It makes sense that police, parents, teachers, and pretty much everyone would be extra vigilant after the horrific elementary school shooting in Newtown, Connecticut. But in Galloway Township, New Jersey, a high school student was arrested after simply drawing pictures of “what appeared to be weapons” in his notebook.

A teacher of the unidentified 16-year-old noticed his drawings in class and alerted school officials, who called the police. The cops took the boy out of school and then searched his home, where they found, according to CBS local news, “several electronic parts and several types of chemicals that when mixed together, could cause an explosion” — a description so vague and obfuscatory it would make Orwell shudder. And based on this, they charged the teenager with possession of a weapon, an explosive device.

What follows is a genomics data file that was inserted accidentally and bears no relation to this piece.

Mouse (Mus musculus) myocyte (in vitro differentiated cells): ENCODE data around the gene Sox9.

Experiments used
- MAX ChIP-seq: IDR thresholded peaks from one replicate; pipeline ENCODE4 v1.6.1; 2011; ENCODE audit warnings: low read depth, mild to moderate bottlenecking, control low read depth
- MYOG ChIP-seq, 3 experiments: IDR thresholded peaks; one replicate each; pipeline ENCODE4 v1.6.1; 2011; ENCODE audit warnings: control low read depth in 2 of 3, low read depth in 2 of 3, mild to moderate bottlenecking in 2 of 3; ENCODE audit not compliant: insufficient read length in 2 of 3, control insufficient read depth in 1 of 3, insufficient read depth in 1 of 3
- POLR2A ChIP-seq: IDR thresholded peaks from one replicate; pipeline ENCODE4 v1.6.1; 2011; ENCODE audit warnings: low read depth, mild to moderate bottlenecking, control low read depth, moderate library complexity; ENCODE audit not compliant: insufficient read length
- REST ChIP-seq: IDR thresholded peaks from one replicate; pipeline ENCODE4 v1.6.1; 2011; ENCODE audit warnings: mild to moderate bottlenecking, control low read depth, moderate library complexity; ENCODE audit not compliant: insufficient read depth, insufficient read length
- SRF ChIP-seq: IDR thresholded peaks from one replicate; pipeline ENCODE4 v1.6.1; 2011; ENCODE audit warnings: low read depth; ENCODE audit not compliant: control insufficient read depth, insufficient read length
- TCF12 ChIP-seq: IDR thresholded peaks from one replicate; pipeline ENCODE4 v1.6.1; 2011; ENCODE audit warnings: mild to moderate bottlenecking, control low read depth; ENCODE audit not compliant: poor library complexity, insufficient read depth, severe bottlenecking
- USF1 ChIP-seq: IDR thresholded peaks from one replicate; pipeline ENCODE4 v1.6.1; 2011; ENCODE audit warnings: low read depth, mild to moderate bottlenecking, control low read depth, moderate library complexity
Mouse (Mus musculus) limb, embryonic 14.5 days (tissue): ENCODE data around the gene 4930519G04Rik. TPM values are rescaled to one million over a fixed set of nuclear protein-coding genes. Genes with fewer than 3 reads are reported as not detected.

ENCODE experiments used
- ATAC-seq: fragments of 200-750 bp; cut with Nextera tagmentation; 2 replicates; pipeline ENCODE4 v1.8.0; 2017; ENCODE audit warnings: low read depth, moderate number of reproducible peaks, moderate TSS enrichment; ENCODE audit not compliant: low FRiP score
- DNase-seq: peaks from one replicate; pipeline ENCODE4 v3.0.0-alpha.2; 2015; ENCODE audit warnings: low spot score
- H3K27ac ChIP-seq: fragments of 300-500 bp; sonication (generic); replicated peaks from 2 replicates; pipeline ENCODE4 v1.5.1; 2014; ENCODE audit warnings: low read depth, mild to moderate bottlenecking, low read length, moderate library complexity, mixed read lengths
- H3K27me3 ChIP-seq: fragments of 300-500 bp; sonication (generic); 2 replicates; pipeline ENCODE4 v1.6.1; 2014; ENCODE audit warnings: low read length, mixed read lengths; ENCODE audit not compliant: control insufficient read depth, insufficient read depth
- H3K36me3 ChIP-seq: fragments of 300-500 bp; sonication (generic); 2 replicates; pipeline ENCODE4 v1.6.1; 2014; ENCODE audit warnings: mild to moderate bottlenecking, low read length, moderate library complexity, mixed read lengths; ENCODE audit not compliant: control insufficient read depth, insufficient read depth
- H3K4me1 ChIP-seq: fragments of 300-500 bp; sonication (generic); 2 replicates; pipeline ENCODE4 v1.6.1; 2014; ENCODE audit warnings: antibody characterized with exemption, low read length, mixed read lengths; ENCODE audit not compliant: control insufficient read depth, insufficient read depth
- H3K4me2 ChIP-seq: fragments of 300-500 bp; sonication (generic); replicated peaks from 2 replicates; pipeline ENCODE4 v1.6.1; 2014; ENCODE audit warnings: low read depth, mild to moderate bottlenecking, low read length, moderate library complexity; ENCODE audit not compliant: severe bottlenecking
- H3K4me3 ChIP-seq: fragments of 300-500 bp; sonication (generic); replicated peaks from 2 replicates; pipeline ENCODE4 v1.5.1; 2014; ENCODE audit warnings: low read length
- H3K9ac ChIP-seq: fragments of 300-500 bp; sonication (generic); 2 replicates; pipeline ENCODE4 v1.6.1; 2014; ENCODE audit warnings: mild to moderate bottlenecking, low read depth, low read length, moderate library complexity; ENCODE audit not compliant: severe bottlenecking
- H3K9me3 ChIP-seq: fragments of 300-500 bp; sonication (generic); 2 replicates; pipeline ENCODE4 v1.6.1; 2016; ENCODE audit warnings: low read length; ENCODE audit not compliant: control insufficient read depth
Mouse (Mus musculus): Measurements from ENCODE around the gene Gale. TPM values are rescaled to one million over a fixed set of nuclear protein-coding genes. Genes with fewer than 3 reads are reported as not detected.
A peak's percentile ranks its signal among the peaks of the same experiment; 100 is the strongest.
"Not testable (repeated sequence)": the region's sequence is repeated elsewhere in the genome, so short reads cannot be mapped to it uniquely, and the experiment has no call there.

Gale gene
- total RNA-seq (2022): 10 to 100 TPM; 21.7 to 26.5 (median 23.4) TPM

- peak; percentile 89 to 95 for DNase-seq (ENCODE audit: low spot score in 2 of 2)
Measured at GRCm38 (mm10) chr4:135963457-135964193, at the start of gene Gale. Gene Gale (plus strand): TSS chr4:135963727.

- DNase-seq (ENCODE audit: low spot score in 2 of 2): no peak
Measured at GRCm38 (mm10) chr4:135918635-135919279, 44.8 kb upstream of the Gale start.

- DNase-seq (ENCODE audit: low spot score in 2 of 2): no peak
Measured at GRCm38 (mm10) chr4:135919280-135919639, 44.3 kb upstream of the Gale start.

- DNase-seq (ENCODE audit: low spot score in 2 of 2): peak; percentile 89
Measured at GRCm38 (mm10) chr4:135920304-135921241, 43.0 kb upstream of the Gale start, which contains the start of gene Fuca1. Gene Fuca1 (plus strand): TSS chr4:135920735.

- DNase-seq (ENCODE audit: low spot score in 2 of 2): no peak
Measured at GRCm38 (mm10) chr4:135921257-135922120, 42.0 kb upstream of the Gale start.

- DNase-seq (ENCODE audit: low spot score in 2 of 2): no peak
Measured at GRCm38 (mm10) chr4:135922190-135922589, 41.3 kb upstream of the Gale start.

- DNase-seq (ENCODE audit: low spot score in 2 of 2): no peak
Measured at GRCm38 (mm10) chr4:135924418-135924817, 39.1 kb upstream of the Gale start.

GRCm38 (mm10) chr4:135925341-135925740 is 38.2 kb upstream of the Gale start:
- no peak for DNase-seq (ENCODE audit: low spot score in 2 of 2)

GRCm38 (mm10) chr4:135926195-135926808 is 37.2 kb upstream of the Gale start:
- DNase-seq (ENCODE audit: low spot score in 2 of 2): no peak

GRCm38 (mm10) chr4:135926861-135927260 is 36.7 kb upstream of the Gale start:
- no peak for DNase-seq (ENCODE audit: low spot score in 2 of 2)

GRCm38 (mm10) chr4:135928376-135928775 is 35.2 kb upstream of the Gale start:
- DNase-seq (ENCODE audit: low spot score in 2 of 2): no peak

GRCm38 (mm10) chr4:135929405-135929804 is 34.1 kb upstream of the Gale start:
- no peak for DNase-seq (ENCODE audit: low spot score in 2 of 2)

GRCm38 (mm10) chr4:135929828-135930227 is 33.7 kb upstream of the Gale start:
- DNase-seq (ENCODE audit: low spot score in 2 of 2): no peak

The explosive device would have to make itself, mind you, because, in the police chief’s words, “There was no indication he was making a bomb, or using a bomb or detonating a bomb,” and the boy didn’t issue any threats.

“He takes the parts and he builds things with them,” the teenager’s mom told Fox. “Good things.” She added that the drawing that started the whole incident was actually a glove with flames coming out of it — which, quite honestly, sounds like standard fantasy or superhero fodder and makes the reaction seem all the more disproportionate. Schools and police obviously need to take precautions and do everything in their power to prevent more Newtowns or Columbines. But to arrest and charge a teenager based on a doodle and an unreleased list of items in his parents’ house sounds more like a troubling abuse of power than preparedness.